Why Pre-teach Concepts or Vocabulary?
Too often, pre-teaching concepts and vocabulary is left out or done ineffectively. For example, the student may have learned about theme when they learned the elements of fiction, but they have yet to apply the concept. It is time well spent to go back over what the theme is in fiction before reading, if the teacher plans to have the students identify and explain the theme after they read.
Defining vocabulary words is a passive activity that most students dislike or even dread, however, this can be remedied by doing something with the words beyond just looking them up in the dictionary or Googling them. When vocabulary study is glossed over before reading, students will do the same when they come to an unfamiliar word as they read the text. They will pass over it without thinking, which creates a gap in comprehension.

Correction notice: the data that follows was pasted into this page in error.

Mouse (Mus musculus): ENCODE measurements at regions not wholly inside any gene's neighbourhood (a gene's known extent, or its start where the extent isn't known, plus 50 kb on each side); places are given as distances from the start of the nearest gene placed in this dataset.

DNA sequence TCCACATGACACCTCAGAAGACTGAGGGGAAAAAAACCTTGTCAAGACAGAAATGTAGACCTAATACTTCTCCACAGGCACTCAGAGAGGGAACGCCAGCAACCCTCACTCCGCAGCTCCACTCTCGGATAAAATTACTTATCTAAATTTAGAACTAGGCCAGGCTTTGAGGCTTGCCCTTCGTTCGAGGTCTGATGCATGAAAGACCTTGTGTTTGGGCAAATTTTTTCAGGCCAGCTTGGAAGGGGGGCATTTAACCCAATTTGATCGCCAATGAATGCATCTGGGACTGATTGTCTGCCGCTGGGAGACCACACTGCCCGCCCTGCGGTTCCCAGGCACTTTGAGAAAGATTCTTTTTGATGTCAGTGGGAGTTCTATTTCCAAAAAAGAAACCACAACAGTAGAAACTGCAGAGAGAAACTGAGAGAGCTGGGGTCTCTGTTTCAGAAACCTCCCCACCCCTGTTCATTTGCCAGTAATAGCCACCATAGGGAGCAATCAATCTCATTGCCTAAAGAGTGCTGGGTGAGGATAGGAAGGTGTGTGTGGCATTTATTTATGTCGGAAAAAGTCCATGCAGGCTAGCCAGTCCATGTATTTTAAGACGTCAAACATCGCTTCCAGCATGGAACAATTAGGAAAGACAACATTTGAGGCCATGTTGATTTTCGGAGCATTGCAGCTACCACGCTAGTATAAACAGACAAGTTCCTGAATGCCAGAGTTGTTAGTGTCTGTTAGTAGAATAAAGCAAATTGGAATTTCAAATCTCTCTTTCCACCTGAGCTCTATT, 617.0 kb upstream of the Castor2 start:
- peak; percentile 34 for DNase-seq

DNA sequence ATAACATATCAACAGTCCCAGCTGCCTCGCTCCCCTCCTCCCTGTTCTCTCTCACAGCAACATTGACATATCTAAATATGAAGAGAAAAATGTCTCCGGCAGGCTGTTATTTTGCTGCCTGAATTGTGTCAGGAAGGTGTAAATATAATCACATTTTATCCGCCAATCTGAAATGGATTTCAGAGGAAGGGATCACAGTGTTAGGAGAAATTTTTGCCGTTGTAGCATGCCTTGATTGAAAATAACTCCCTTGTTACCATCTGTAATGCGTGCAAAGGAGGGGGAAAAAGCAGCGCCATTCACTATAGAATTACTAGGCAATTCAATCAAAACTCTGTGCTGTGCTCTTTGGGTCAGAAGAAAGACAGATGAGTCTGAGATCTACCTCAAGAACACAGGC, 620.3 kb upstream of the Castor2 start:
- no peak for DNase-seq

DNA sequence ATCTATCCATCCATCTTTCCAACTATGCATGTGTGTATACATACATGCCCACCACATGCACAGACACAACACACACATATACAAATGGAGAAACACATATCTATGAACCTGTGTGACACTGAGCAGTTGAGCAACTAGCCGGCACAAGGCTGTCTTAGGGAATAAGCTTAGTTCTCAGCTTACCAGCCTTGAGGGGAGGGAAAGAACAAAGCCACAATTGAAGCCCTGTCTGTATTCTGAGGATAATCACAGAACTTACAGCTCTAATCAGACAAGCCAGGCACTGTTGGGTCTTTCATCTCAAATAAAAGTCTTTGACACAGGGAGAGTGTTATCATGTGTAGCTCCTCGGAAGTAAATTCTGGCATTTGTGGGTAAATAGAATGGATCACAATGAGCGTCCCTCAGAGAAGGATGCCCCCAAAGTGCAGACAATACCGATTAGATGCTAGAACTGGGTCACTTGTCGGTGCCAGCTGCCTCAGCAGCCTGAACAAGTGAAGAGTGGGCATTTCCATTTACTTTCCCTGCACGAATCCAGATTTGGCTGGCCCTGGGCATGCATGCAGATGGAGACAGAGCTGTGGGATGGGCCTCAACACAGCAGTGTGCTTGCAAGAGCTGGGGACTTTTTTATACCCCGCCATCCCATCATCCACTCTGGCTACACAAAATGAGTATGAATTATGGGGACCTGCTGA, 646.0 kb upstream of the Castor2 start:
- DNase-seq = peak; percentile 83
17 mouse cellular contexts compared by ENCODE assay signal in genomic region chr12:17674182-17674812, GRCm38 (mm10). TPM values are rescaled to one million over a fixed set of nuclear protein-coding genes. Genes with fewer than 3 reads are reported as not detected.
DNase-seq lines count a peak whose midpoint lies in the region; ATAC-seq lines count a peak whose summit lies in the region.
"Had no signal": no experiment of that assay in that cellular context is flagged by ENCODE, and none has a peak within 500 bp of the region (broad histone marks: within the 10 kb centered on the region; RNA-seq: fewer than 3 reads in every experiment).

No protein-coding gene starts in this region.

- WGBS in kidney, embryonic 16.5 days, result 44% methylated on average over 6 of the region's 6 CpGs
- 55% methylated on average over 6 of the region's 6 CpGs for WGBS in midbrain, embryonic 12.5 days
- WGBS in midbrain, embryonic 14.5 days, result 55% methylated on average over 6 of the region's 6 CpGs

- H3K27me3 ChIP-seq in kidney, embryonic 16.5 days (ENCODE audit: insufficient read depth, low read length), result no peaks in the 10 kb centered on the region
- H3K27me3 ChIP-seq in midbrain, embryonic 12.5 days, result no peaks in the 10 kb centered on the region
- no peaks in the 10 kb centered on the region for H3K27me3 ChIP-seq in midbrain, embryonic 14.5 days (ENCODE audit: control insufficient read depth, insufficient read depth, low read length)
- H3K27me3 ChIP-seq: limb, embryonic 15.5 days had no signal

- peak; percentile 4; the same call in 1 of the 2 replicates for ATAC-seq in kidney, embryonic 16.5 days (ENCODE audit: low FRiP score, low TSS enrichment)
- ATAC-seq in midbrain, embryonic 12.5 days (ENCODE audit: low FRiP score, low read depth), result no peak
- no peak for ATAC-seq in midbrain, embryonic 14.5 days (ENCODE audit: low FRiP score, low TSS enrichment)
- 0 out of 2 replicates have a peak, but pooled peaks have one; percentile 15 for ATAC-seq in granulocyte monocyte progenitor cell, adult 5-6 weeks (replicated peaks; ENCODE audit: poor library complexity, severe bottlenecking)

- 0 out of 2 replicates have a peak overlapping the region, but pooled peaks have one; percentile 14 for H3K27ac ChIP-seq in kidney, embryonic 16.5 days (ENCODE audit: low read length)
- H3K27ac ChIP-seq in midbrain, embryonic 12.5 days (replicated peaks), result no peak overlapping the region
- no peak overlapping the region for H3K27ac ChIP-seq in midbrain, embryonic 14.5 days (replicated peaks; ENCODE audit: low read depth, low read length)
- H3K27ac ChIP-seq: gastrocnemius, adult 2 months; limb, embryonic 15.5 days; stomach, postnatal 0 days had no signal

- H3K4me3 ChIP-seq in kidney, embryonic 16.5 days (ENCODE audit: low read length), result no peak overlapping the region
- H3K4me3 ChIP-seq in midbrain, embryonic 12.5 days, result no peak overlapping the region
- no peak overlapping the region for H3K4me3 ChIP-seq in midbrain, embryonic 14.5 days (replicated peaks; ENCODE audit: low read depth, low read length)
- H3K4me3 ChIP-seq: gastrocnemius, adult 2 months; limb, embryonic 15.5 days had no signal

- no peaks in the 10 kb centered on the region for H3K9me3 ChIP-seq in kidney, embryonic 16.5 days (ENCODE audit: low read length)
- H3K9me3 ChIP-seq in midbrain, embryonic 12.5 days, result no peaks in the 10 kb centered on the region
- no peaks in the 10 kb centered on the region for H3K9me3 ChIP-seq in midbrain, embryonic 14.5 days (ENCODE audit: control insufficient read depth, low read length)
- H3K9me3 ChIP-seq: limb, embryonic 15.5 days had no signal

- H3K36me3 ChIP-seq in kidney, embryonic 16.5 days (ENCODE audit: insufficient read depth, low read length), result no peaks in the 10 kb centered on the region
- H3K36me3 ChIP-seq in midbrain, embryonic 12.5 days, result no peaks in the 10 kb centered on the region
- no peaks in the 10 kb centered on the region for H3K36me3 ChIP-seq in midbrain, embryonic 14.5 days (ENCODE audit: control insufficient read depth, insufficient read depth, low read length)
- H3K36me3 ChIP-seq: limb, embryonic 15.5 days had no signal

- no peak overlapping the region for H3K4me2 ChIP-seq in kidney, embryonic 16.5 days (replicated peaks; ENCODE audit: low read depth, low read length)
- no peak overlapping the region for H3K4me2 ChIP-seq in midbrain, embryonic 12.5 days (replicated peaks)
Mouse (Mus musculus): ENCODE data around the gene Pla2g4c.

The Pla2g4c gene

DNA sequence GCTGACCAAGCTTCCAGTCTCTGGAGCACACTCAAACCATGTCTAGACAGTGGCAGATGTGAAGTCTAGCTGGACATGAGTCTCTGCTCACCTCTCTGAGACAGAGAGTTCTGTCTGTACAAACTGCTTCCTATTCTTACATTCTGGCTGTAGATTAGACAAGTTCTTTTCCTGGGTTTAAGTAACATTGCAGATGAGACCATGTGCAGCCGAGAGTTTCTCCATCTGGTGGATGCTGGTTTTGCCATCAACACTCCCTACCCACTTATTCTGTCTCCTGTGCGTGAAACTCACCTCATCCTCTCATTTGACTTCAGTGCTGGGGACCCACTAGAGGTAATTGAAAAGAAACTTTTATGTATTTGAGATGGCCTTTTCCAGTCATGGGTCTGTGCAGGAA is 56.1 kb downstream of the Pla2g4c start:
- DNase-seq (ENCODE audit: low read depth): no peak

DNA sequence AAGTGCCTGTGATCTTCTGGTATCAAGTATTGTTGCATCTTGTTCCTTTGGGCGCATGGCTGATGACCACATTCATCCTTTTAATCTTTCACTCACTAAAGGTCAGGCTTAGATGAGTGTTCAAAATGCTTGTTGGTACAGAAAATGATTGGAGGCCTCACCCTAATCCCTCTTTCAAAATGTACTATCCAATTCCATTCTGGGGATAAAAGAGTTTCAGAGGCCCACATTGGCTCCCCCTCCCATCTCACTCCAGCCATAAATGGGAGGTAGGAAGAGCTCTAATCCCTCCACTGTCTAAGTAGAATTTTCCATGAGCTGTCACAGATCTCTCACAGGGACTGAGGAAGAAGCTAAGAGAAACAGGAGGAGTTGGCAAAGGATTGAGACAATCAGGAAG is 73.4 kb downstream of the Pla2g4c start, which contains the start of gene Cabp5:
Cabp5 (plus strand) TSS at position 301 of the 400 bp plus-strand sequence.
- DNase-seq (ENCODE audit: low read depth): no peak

One way to attack learning new vocabulary is to add a sketch that illustrates the meaning of the word. Many students are visual learners, and if they have created a visual representation of a new word, they are more likely to remember the meaning and can apply it. Their vocabulary sketches can be kept in a notebook, or they could even create a graffiti wall. No matter what activity is chosen, vocabulary study is important for the reader’s comprehension.Vocabulary Chart
At this point, you might be wondering how you will ever fit these strategies into your allotted time for analysis of fiction and nonfiction texts. Although the five pre-reading strategies seem like a lot, most of the activities are quick and simple. Much like the prep-work before completing a painting project, it is tempting to skip pre-reading strategies. Resist that urge and spend some time engaging your student in the five P’s. The end result will be a much more beautiful, finished product!